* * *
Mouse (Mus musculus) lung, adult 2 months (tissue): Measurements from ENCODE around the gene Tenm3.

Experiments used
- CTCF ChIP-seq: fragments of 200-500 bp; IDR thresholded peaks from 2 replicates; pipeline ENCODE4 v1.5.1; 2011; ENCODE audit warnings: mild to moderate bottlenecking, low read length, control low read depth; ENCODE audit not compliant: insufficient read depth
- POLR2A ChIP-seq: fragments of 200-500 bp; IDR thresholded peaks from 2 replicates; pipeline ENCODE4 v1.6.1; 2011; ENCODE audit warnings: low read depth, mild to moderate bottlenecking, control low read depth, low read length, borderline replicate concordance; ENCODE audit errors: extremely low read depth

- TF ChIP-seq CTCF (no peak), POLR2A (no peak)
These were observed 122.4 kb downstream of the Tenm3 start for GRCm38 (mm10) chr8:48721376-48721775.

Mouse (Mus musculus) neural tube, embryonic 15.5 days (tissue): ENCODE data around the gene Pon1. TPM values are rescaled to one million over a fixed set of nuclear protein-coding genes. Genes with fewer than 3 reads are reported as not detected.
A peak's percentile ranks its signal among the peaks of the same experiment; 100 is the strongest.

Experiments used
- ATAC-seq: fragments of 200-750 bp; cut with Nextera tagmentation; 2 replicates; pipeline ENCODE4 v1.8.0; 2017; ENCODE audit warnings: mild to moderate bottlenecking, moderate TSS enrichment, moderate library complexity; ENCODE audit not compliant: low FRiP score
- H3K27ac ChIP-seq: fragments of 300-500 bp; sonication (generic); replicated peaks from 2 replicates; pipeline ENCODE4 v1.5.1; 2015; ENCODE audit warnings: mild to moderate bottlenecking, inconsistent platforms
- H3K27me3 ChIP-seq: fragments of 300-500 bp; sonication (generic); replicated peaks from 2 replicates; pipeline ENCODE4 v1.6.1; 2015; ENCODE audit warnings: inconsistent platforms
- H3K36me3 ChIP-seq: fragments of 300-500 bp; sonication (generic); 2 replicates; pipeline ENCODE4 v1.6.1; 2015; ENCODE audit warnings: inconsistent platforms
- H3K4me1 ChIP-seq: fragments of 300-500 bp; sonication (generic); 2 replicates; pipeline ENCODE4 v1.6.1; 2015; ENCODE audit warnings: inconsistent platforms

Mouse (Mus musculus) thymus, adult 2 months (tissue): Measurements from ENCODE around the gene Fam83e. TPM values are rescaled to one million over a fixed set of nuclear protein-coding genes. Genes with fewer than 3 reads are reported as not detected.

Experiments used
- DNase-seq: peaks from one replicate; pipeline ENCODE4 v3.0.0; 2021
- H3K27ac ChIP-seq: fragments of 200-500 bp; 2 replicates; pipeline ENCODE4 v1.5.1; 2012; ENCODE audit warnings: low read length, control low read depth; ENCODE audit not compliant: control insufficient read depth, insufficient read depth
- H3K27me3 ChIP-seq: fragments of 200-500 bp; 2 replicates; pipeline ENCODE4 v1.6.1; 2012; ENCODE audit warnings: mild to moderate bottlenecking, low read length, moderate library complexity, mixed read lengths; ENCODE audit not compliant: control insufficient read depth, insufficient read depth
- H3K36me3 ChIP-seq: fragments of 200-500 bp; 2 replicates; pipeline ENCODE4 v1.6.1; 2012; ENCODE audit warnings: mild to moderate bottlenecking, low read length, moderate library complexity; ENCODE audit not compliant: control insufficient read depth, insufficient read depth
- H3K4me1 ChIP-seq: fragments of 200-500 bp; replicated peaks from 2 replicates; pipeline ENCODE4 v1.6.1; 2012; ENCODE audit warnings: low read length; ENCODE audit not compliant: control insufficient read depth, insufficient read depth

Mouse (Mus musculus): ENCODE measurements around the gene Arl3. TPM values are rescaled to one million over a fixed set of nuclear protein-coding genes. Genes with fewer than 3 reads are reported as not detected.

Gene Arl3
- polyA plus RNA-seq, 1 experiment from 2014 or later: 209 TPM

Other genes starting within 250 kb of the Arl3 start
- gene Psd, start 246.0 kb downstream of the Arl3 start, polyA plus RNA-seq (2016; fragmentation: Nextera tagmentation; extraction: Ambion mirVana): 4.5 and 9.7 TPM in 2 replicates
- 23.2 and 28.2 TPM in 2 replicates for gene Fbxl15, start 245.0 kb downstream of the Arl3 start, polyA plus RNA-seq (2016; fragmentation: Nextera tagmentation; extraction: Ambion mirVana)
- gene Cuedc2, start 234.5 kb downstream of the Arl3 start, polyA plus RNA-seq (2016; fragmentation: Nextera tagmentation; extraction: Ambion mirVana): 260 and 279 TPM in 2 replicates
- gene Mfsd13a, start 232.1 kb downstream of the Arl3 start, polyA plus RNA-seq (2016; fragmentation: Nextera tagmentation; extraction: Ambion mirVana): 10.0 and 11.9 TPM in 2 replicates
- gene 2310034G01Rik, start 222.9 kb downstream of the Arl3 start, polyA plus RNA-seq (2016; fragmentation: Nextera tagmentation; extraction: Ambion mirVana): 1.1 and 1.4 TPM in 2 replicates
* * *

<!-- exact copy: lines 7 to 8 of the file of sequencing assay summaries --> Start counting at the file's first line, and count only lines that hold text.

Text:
Mouse (Mus musculus) neural tube, embryonic 15.5 days (tissue): ENCODE data around the gene Pon1. TPM values are rescaled to one million over a fixed set of nuclear protein-coding genes. Genes with fewer than 3 reads are reported as not detected.
A peak's percentile ranks its signal among the peaks of the same experiment; 100 is the strongest.